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  1. #1
    oak1971's Avatar
    oak1971 is offline Member
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    Help me understand

    Go into my local gun shop to check out the SIG inventory. Saw a few that caught my eye. But they were all 40 sw. And some looked familiar, as in been there a while. So i ask the retard behind the counter where all the 9mm and 45 acp are. "40 smith is the best selling caliber ever!" says he. So I point to several I KNOW have been there for months and ask why they have not been sold. Blank stare. The rest of the shelves are bare. 9mm and 45's sit for a day or 2 at most. I see it happen cause I stop in 3 times a week, and these guys are sitting on 10 40 sw Sigs. Some of them for months WTF?

  2. #2
    Todd is offline Banned
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    Apparently their lack of 9mm and .45 disproves this moron's theory. Sounds like he deserves:


  3. #3
    dblshred's Avatar
    dblshred is offline Junior Member
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    The sad truth is that many retailers expect their employees to sell what is good for the store's bottom line, rather than doing what is best for the customer. It's short sighted philosophy, valuing a quick buck over repeat customers. The "moron" probably knew he was lying. He was hoping to bamboozle a naive customer to sell stock on hand.

  4. #4
    Todd is offline Banned
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    Quote Originally Posted by dblshred View Post
    The sad truth is that many retailers expect their employees to sell what is good for the store's bottom line, rather than doing what is best for the customer.
    You're right there. I worked for Circuit City back in the mid 90's and we were always told what products to push. Forget what the customer actually needed, it was all about margin and then selling the service plan. Of course, we all know how that philosophy worked out for them.

  5. #5
    Growler67's Avatar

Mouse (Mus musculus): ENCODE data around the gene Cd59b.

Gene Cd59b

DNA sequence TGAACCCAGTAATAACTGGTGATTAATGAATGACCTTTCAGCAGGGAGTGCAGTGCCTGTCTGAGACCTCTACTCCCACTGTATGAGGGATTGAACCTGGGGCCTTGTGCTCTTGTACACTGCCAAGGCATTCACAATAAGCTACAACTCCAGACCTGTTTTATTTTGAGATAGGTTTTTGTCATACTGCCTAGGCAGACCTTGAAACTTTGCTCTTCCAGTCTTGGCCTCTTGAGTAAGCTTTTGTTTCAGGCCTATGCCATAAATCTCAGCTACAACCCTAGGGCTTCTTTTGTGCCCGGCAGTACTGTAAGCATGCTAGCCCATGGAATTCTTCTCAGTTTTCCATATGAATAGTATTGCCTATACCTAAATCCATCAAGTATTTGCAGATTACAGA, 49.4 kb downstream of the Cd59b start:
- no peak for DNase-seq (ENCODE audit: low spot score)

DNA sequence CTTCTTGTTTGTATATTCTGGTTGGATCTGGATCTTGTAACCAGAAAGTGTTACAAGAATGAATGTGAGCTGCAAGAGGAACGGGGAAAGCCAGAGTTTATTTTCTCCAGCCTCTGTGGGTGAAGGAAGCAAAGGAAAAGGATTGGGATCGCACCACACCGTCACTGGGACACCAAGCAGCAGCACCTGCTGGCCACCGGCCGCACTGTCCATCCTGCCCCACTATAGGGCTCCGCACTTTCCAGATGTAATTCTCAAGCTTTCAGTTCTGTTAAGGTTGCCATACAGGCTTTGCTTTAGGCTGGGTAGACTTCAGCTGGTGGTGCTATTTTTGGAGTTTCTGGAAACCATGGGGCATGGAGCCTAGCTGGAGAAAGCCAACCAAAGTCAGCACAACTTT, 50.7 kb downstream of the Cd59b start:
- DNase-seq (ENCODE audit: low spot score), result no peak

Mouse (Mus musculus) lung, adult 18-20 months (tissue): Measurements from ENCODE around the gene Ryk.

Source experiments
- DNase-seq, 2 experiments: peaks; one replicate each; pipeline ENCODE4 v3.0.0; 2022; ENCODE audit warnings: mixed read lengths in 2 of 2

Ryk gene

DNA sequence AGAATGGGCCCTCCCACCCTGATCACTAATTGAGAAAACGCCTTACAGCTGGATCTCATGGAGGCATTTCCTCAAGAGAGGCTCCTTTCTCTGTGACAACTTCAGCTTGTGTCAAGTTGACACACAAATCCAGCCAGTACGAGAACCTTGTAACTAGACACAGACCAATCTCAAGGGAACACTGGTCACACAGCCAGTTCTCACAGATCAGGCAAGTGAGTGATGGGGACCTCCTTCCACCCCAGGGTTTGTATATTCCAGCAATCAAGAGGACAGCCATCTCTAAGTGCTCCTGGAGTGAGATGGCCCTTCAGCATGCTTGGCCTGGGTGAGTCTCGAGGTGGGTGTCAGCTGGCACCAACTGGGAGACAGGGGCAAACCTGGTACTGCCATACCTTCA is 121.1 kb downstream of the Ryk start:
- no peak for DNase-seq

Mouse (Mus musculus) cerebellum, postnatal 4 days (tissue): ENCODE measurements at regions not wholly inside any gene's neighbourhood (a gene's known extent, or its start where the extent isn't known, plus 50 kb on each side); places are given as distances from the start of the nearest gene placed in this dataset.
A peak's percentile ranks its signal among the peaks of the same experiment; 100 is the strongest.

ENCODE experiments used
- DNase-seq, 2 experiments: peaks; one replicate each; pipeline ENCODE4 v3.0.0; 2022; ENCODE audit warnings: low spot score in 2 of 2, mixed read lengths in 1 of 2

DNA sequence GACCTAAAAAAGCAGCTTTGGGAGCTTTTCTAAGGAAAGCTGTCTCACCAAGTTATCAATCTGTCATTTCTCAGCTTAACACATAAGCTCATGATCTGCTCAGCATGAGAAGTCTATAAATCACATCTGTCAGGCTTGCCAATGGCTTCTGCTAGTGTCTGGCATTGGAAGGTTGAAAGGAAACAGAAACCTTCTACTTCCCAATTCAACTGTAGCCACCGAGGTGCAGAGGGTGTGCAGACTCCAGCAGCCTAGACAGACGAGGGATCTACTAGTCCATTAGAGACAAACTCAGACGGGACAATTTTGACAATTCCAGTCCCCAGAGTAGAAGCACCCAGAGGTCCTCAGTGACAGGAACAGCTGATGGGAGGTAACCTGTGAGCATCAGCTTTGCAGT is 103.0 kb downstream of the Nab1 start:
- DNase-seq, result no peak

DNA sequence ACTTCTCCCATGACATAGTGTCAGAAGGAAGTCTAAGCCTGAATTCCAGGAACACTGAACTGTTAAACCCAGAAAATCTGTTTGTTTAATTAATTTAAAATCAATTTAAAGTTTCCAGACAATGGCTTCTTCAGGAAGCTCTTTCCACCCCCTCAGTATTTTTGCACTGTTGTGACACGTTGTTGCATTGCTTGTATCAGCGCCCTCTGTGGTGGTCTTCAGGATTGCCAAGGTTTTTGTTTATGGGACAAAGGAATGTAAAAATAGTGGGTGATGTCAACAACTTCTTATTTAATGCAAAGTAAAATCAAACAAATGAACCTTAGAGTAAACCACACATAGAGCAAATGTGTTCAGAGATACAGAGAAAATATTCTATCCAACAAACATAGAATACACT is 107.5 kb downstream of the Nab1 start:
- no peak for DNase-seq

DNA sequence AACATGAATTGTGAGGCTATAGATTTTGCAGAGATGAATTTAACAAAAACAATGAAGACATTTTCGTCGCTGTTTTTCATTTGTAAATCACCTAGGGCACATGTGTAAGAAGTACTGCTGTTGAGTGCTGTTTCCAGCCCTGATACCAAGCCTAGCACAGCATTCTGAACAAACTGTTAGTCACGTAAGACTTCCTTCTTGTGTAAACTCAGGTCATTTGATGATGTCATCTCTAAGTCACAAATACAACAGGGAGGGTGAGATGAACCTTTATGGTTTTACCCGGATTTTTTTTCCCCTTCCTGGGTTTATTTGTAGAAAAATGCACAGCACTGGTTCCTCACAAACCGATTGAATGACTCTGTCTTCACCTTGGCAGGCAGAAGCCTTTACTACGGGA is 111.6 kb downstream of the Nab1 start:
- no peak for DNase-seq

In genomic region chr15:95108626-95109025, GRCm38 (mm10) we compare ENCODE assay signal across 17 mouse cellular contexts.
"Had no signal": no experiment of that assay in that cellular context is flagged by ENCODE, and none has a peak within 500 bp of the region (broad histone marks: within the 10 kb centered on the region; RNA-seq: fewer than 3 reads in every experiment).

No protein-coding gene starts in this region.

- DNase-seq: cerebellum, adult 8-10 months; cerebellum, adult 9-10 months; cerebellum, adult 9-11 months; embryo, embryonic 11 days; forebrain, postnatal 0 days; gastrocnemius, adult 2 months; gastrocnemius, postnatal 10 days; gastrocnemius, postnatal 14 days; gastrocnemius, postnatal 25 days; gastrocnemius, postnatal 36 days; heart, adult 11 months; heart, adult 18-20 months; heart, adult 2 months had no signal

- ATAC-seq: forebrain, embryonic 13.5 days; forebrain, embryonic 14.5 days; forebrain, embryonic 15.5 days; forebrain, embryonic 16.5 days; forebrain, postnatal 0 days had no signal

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    .40S&W is the chick in class. EVERYBODY thinks it's the best thing since sliced bread. I've shot it in many makes and models and I'm not impressed. For the price of ammo, I can shoot more with my P220 and much more with any of my 9's. It casts about as much per box as .380. It might be popular, but I'm not nor have I ever bought into hype.

  6. #6
    Todd is offline Banned
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    Quote Originally Posted by Growler67 View Post
    .40S&W is the chick in class. EVERYBODY thinks it's the best thing since sliced bread.
    It does seem to the the "in" caliber. Look at how many new members come here looking for advice on their first handgun and they want a .40. I had .40 and liked it, but never thought it was the best. It got replaced by a 9mm as my EDC. It sat in my safe for a year, just sold it and the 9mm that replaced it for .... another 9mm.

  7. #7
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    Quote Originally Posted by Todd View Post
    It does seem to the the "in" caliber. Look at how many new members come here looking for advice on their first handgun and they want a .40. I had .40 and liked it, but never thought it was the best. It got replaced by a 9mm as my EDC. It sat in my safe for a year, just sold it and the 9mm that replaced it for .... another 9mm.
    In total agreement with you there. I was actually one of the guys who DID buy a 40S&W as a first firearm. After episodes of inaccuracy, blood blisters, and sore wrists I had to ask myself what was going on. I picked up a 45 ACP handgun because I was raised on a 1911 and I was much more at home.